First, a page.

Since reading the Pride & Prejudice script to the 2005 movie, I’ve read three sequels and three coquels, all critically acclaimed. Coquel is a term that I invented to describe a book based on the characters in an earlier book, but the subsequent book is not a sequel (something that occurs later) or a prequel (something that occurs earlier), but rather occurs at the same time, but from another person’s perspective.
The three coquels, written by Pamela Aidan, are part of The Fitzwilliam Darcy trilogy – An Assembly Such as This, Duty and Desire, and These Three Remain. As suggested by the title, they depict the time and events of Pride & Prejudice from the perspective of Darcy.
- An Assembly Such as This: First published in 2003, the first novel focuses on Darcy’s initial visit to Hertfordshire, ending with the Netherfield ball.
- Duty and Desire: Originally published in 2004, the second novel focuses on the period of time when Darcy is absent from Pride and Prejudice following his departure from Hertfordshire and before he reappears at Rosings Park.
- These Three Remain first published in 2005, the final novel in the trilogy focuses on Darcy after he reappears at Rosings Park.
I loved the first and third books because they expand on events that Austen referred to, but failed to describe fully because her perspective was essentially Elizabeth’s and the Bennet’s, not Darcy’s or Bingley’s. And the writing is so good that it often brought me to tears. The middle book didn’t interest me much because it was unrelated to Pride & Prejudice other than to guess how Darcy occupied himself for those months when he tried to move on from the unforgettable country girl Elizabeth who he had met at Netherfield.
Two of the sequels that I have read, by Emma Tennant, are titled “Pemberley, or Pride and Prejudice Continued” (1993) and “An Unequal Marriage, or Pride and Prejudice Twenty Years Later” (1994). Obviously the subtitles were designed to attract readers who can’t get enough of Pride and Prejudice, and I am one of those.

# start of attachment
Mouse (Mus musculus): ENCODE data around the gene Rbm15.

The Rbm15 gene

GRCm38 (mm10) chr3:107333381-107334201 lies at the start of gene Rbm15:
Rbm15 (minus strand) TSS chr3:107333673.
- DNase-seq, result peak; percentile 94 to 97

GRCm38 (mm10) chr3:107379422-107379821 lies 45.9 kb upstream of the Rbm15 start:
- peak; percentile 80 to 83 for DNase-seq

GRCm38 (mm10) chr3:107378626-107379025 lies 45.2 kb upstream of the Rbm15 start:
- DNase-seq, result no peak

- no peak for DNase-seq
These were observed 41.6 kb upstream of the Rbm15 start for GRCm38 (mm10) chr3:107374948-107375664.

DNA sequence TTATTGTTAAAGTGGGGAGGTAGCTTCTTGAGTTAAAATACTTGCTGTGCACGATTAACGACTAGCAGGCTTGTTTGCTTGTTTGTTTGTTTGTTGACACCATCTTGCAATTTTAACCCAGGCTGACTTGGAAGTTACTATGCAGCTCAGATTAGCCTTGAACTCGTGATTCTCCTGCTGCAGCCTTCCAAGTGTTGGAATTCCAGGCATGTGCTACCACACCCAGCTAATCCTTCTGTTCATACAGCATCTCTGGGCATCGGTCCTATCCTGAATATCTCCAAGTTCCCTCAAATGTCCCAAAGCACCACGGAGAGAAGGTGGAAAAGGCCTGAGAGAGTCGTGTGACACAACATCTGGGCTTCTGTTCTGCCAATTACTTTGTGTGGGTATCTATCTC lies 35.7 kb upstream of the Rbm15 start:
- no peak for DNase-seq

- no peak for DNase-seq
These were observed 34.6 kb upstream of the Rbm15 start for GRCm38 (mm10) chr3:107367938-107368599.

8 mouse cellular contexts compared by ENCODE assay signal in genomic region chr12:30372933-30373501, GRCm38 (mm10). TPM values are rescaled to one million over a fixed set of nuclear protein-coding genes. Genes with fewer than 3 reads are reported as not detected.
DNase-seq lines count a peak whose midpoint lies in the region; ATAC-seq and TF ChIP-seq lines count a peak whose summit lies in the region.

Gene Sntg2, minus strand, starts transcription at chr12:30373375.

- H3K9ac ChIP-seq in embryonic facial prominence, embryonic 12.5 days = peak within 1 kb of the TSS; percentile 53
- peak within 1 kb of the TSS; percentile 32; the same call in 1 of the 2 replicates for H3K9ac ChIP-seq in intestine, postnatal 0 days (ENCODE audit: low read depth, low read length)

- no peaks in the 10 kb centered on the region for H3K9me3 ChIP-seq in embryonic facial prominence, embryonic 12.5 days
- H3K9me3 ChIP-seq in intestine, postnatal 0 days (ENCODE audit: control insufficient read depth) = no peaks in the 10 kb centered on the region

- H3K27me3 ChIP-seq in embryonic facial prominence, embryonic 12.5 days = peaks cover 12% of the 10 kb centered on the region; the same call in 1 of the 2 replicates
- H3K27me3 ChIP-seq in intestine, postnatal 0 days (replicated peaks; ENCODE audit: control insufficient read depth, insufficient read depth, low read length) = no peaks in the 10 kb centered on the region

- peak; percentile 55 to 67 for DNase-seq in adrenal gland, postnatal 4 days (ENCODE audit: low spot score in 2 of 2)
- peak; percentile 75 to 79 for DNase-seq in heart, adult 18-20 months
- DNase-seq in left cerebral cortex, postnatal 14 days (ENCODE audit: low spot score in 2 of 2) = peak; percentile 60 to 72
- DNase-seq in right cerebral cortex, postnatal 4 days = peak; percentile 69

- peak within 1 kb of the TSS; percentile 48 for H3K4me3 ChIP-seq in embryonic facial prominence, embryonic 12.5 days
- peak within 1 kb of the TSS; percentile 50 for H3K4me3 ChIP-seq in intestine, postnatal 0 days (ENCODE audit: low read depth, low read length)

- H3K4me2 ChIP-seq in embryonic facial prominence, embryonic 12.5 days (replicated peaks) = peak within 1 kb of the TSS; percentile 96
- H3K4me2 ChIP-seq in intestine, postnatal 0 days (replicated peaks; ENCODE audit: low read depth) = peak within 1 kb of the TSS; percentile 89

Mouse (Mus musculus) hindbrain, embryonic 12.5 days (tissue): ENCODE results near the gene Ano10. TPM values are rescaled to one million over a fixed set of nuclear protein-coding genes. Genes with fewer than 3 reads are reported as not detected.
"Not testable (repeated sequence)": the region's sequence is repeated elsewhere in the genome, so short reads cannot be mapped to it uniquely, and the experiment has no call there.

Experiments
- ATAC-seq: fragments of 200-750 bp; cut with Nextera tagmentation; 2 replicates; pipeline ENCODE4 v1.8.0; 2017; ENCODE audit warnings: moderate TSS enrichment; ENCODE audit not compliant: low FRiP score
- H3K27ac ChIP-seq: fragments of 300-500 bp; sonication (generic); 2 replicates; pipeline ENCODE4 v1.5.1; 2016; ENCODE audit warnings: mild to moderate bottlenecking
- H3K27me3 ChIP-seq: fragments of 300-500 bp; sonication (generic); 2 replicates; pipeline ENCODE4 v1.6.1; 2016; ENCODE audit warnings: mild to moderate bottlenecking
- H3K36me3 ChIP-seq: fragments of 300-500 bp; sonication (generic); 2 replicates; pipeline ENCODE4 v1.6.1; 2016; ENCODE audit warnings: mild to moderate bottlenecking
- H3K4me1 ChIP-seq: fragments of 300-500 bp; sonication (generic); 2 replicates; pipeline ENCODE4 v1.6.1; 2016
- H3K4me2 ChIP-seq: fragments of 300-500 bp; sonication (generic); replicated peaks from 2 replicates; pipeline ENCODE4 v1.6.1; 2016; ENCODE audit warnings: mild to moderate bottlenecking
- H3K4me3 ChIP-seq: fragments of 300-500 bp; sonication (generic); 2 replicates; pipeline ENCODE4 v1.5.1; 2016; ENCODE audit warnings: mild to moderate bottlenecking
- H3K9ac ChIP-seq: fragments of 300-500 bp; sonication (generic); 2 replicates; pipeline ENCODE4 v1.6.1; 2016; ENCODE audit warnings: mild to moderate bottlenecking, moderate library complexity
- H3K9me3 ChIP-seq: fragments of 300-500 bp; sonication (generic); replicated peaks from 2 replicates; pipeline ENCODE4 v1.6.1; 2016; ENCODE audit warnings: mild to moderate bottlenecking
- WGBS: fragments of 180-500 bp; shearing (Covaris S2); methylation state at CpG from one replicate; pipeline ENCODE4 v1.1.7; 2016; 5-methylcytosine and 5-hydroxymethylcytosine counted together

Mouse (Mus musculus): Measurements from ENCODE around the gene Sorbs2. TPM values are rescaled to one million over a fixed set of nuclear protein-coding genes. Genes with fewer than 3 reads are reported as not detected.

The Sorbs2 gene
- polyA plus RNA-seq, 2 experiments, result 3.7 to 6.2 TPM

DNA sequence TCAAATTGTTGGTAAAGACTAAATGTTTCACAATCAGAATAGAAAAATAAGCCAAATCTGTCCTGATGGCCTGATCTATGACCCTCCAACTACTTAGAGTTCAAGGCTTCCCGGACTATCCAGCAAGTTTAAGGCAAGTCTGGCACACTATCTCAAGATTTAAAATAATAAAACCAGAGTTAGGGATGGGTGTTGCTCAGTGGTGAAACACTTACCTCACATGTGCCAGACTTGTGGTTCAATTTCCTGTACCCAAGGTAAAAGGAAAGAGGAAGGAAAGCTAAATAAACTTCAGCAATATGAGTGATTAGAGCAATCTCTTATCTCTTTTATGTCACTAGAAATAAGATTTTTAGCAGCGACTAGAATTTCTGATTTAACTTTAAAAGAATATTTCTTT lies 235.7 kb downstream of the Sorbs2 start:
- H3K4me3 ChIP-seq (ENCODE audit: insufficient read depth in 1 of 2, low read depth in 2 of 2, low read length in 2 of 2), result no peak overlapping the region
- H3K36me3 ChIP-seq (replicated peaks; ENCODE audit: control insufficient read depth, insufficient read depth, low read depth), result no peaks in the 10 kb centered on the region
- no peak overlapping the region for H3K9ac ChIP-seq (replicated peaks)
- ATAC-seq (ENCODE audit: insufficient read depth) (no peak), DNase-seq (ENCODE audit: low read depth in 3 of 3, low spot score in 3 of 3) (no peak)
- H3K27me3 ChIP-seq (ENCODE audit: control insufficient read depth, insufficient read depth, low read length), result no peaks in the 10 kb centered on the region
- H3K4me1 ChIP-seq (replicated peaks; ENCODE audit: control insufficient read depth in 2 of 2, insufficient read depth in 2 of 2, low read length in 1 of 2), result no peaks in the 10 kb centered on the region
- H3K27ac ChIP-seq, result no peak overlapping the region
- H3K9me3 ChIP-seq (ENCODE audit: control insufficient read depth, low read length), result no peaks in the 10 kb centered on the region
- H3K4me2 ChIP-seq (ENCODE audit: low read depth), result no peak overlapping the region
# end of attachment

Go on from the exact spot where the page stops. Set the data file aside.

Both Tennant sequels are excellent. The first, Pemberley, revolves around Elizabeth, as the new mistress of Darcy’s Pemberley estate, attempting to coordinate a grand Christmas party for her and Darcy’s extended families. This responsibility gives Elizabeth a new appreciation for her mother’s oft-stressed nerves.
As the NY Times has suggested, “Ms. Tennant’s narrative is made… compelling by her utter mastery of Austen’s style. In its pace and sensibility, the text virtually breathes Jane Austen.” Just as important to me, however, is the fact that Elizabeth and Darcy have evolved just as I would have expected them to evolve after one year of marriage.
The second book, An Unequal Marriage, is more challenging because it occurs after 20 years of marriage. It revolves around the marriage at Pemberley of one of Elizabeth’s and Darcy’s best friends, Col. Fitzwilliam. Its title refers to a comment from Mr. Bennet near the end of Pride & Prejudice to the effect that Elizabeth couldn’t be happy in “an unequal marriage,” and there is some question regarding whether Darcy was becoming too dominant in theirs.
Both books deal with some lingering pride from Darcy and prejudice from Elizabeth. Both books also remain consistent with the Pride and Prejudice categorization Wikipedia as a “novels of manners.” But much more important than the manners of that time is the connection that readers feel for Elizabeth and Darcy and for their relationship.
The third sequel, which I just finished, is titled Death Comes to Pemberley by P.D. James. This 2011 novel, which is set six years after Elizabeth and Darcy’s marriage, was so well received that it was made into an acclaimed BBC miniseries. I loved this book because, as compared to the Tennant sequels that seemed designed to throw up challenges and conflict in the magical Elizabeth and Darcy relationship, it concerns a crime mystery that showcases the loving relationship between Elizabeth and Darcy. A glowing NY Times review provides two keys:
- Above all, James will delight Austen’s devoted fans by showing Darcy and Lizzy to be (if anything) more in love and better matched than anyone might have hoped, six years into their marriage.
- The greatest pleasure of this novel is its unforced, effortless, effective voice. James hasn’t written in florid cod-Regency whorls, the overblown language other mimics so often employ. Not infrequently, while reading “Death Comes to Pemberley,” one succumbs to the impression that it is Austen herself at the keyboard.
I’m almost tempted to re-read the novel and catalogue all the wonderful phrases that Austen might have written. I am certainly looking forward to watch the BBC miniseries as soon as I can get the DVDs.